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If you’re looking for more information about demolition careers, you’ve certainly landed in the right place. We’ve created a guide outlining how you can get a job in demolition.  This will help to open your eyes to the real world of construction and help you to prepare yourself for your chosen career path. 

1.- Choose Your Trade 

Within the construction industry there are multiple trades to choose from. When deciding which career path you believe you will excel in, remember the importance of choosing the work that you believe you would be able to carry out and continue to enjoy. It may help to consider your potential long term prospects and also the average hours of work you may be required to do. For instance, if your chosen trade on average only works a week of ten hours, perhaps you should look into having an additional job on the side. 
Trades can vary: roofing, plumbing, welding, bricklaying, tiling, carpentry, etc. In addition, there are more white-collar construction jobs, which perform duties such as 3D modeling and project management.  There are variety of career within the industry. If you are unsure which trade will suit you best, look into gaining work experience where you can try out numerous different trades. 

Most importantly, consider your passion when choosing your career goals. Maybe you like looking back at the end of the day and seeing something you created. Or you love analyzing the best ways to put structures together. Or you feel most inspired when tasked to solve complex problems.   

Don’t let the job decide your career because it probably won’t be what you would have chosen for yourself. Without goals, you can’t begin to set your sights on appropriate roles for you. 

2.- Continue Learning 

Many aspects of construction are changing faster than ever. The old tools are getting smarter, and the new tools arrive at the job requiring new skills from the users. Construction is in a race to upskill and reskill its workforce with 21st century technology. If you aren’t already a lifelong learner, now’s the time to become one. The people who learn new skills and new ways of doing the work are the ones who will progress in the coming years. 

3.- Train for Your Next Position 

At each step up the ladder, you’ll need additional skills. Find out what those skills are and use on-the-job or formal training to add them to your skill set. Don’t forget about developing the crucial ‘soft’ skills for your next position. Communication skills and leadership skills are becoming more important than ever.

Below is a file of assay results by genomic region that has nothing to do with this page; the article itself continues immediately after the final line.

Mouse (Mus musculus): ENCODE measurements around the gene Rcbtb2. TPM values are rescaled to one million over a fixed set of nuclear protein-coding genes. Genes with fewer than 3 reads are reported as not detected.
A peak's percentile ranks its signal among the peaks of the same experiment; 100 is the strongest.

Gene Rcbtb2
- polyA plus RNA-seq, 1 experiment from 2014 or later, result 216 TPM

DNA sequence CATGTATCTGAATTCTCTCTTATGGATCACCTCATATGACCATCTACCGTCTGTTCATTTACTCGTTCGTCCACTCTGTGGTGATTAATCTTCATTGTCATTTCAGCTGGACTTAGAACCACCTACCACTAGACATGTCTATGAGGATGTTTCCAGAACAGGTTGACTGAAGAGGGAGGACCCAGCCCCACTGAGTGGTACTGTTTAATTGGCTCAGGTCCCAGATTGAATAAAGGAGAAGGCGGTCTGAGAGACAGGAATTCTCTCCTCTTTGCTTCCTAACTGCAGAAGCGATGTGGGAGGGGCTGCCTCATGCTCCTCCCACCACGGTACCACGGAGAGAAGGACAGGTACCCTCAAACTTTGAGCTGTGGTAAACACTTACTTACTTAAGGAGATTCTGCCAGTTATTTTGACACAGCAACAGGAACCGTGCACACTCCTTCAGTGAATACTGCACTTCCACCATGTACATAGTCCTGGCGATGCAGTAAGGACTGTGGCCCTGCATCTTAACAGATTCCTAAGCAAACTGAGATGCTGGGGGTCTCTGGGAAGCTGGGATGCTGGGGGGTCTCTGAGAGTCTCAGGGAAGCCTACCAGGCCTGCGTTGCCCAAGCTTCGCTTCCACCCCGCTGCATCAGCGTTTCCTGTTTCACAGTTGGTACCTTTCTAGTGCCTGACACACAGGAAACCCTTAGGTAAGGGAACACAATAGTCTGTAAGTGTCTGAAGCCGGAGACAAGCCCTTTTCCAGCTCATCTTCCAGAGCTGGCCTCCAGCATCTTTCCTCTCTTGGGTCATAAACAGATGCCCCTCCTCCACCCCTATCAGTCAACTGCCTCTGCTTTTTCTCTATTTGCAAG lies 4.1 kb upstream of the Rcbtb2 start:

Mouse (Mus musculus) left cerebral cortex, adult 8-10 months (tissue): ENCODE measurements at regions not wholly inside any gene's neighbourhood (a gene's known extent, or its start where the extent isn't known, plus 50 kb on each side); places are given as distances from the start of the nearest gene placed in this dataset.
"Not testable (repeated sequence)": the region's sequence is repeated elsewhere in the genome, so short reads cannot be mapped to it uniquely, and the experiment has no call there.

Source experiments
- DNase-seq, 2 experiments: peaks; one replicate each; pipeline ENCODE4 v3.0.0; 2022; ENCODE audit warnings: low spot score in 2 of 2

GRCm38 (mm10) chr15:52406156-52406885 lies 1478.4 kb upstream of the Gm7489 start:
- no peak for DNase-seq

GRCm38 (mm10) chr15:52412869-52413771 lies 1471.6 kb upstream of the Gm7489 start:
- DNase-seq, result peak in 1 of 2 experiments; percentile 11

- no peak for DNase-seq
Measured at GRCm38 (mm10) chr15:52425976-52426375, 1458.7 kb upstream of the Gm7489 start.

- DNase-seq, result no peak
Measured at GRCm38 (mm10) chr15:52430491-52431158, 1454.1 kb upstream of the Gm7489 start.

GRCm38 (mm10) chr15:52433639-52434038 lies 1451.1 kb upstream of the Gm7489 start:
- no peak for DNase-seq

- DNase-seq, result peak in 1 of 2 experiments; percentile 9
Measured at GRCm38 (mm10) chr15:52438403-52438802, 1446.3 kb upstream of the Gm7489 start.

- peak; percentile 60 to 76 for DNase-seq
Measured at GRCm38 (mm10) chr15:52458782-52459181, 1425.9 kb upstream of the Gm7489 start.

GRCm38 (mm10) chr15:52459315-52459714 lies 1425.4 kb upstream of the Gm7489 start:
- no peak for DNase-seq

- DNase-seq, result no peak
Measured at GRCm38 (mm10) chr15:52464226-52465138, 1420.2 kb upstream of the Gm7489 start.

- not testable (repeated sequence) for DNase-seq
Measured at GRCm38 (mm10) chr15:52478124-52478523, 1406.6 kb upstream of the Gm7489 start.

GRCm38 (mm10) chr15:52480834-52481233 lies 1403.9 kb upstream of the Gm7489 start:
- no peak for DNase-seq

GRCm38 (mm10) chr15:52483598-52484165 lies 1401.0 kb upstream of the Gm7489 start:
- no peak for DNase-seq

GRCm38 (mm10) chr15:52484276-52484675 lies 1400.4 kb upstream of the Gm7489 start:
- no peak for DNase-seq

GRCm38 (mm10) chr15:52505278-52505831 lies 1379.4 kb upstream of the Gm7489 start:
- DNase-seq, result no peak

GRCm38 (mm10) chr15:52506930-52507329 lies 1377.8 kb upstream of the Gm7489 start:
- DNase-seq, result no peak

4.-  Take Notice of Directions 

When given directions by someone, remember it is usually in your best interest so make sure you listen and take notice as well as ask any questions if you are unsure what is being expected of you. This direction may be given because of a safety precaution or because it is the most efficient way to carry out a task at work. If you ignore specific instructions and continue to do the task your own way, you could potentially put yourself and the rest of your team in danger. If you believe there could be a better way to complete a task, ask those in charge and offer your advice. Asking questions to validate and better your understanding is crucial. Make the best use of the professionals you have around you. 

5.- Network with Professionals 

One of the easiest ways to find out the jobs that are available to you in your city or state is to get in touch with the employers themselves. If you are able to initiate a strong professional relationship with businesses, there is a chance you could even be given early notification of any upcoming job postings which can give you that much sought-after inside edge during recruitments. There are many ways you can connect with employers, including reaching out directly and independently, contacting an official construction association, attending industry events or engaging with the services of a recruitment agency. However, you may decide to approach networking, the key is to present yourself in a professional, friendly and approachable manner to make the best possible lasting impression. 

6. Keep a Positive Attitude 

Along with any career path you choose, having a positive attitude around employees will definitely work to your advantage. Character traits such as flexibility and punctuality are vital for your future prospects. If you were turn up late when working in the construction industry this would not be received well. Many of the safety trainings are usually held at the beginning of the day and if you do not attend you may be sent straight home. 

Working within this industry will usually mean you will be travelling to new locations and learning aspects of other specific trades. By displaying a flexible attitude, you will ensure you are kept on until the completion on the job, and may be given an opportunity to work with the same project managers. When working in the construction industry you need to build up a reliable reputation.